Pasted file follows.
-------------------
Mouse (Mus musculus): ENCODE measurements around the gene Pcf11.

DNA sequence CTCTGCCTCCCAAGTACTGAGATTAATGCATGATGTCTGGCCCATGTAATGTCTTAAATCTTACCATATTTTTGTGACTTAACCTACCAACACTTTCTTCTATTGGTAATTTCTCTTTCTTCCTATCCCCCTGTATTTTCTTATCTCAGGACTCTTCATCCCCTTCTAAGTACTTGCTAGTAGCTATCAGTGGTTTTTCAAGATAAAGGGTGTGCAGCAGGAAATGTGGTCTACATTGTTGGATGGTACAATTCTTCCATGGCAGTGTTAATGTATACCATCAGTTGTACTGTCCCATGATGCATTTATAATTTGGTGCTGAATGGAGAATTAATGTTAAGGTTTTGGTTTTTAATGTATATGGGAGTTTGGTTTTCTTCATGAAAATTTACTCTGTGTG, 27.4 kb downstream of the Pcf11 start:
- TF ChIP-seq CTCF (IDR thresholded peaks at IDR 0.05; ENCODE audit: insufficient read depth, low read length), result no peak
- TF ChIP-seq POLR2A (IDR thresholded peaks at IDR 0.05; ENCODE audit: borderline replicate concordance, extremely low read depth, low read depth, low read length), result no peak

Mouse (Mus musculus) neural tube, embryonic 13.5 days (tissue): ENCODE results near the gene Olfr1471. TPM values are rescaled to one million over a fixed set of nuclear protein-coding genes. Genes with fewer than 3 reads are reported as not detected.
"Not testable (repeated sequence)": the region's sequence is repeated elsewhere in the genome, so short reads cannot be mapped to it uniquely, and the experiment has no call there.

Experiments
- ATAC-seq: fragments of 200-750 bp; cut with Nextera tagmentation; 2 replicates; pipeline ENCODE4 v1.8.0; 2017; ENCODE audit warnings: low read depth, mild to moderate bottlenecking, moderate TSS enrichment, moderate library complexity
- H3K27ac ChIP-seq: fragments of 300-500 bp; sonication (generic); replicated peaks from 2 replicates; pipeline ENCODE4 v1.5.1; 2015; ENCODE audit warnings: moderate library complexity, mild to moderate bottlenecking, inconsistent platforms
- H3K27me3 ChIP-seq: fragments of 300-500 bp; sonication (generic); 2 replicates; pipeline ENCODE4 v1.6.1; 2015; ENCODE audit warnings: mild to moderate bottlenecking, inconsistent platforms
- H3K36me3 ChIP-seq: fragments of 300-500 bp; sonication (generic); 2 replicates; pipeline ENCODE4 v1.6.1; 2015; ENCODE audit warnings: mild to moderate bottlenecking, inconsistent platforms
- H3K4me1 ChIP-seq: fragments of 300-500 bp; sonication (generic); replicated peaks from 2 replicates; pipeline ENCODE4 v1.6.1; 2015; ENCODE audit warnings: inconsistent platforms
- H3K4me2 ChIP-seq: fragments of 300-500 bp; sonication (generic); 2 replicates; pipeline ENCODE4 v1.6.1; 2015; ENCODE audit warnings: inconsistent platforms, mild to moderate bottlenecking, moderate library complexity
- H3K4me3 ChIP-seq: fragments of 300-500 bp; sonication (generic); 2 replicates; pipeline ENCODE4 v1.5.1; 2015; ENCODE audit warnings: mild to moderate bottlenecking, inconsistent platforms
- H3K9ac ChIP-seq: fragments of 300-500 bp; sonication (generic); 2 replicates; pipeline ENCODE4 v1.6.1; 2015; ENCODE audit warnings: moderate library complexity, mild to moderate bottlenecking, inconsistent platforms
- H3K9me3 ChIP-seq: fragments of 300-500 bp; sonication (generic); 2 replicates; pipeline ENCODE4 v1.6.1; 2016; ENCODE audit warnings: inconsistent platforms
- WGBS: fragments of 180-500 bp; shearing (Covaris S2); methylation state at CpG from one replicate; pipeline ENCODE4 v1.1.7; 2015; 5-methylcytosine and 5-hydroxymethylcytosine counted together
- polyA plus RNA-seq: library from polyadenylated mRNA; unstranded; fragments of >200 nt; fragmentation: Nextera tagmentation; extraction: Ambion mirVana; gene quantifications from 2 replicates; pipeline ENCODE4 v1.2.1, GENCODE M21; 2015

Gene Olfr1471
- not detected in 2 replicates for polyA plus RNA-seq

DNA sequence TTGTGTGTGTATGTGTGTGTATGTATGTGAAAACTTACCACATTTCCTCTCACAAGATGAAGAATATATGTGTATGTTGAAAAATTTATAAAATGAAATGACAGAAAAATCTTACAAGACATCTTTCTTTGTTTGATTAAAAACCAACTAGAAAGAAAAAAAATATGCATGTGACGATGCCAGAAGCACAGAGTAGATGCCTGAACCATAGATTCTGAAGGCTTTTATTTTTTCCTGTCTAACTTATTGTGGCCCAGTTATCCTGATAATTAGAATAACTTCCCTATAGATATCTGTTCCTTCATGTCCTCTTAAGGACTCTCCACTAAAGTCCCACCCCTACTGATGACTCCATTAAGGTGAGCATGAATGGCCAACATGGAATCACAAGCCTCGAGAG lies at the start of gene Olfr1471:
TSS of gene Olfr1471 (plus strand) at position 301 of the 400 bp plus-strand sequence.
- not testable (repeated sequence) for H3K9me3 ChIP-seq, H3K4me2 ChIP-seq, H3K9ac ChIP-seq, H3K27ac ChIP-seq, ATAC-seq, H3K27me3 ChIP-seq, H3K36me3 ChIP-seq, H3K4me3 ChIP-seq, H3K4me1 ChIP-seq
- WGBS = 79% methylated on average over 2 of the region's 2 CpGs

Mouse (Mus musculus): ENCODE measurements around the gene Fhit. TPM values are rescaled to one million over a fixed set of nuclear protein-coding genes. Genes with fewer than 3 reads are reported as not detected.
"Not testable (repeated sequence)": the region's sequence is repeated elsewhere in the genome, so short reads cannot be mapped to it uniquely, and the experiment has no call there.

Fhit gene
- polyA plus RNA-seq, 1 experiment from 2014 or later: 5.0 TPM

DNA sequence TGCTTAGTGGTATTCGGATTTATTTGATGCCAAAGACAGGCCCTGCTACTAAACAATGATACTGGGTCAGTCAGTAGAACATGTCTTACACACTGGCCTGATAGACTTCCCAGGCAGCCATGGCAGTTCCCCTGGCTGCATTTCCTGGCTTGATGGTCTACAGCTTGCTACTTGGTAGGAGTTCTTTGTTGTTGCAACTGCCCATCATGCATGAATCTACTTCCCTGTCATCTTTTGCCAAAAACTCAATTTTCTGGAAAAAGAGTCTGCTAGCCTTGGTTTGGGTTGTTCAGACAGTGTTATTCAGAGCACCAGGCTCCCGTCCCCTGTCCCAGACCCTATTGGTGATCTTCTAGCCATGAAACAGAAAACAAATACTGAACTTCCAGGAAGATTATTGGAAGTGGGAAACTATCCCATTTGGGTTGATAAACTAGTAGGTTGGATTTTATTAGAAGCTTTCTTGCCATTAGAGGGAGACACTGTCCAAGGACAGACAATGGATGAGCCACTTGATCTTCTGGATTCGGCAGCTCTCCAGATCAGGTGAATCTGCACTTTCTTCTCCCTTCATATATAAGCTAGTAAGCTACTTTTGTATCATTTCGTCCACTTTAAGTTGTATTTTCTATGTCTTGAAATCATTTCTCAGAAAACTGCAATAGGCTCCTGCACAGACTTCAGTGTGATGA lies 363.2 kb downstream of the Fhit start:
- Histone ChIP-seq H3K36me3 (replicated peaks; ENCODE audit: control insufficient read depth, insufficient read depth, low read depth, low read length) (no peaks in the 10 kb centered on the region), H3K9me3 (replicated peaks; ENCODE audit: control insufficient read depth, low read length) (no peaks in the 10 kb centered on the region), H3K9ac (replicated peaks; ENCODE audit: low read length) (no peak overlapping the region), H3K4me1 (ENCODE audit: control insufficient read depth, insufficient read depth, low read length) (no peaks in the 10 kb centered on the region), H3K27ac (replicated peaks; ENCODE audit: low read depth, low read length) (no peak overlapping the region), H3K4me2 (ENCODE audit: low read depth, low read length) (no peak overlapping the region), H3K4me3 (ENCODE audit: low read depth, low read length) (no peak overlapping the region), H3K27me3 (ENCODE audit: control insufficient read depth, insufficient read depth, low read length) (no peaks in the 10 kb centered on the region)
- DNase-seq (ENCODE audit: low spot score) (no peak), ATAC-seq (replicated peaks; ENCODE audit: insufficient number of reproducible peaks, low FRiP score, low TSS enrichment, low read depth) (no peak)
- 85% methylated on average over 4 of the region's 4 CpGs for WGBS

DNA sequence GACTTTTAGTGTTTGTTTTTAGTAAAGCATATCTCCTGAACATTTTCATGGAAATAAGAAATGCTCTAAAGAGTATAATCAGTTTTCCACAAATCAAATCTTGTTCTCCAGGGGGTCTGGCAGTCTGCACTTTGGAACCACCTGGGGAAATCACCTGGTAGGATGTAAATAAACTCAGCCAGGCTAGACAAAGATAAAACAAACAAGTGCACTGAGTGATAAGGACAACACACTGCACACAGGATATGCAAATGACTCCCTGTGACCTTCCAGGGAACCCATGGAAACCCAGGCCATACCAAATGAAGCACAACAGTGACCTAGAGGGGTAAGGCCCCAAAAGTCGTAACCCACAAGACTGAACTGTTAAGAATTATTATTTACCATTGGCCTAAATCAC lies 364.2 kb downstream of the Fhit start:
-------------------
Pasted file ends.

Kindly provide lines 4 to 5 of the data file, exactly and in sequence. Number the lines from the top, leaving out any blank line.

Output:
- TF ChIP-seq POLR2A (IDR thresholded peaks at IDR 0.05; ENCODE audit: borderline replicate concordance, extremely low read depth, low read depth, low read length), result no peak

Mouse (Mus musculus) neural tube, embryonic 13.5 days (tissue): ENCODE results near the gene Olfr1471. TPM values are rescaled to one million over a fixed set of nuclear protein-coding genes. Genes with fewer than 3 reads are reported as not detected.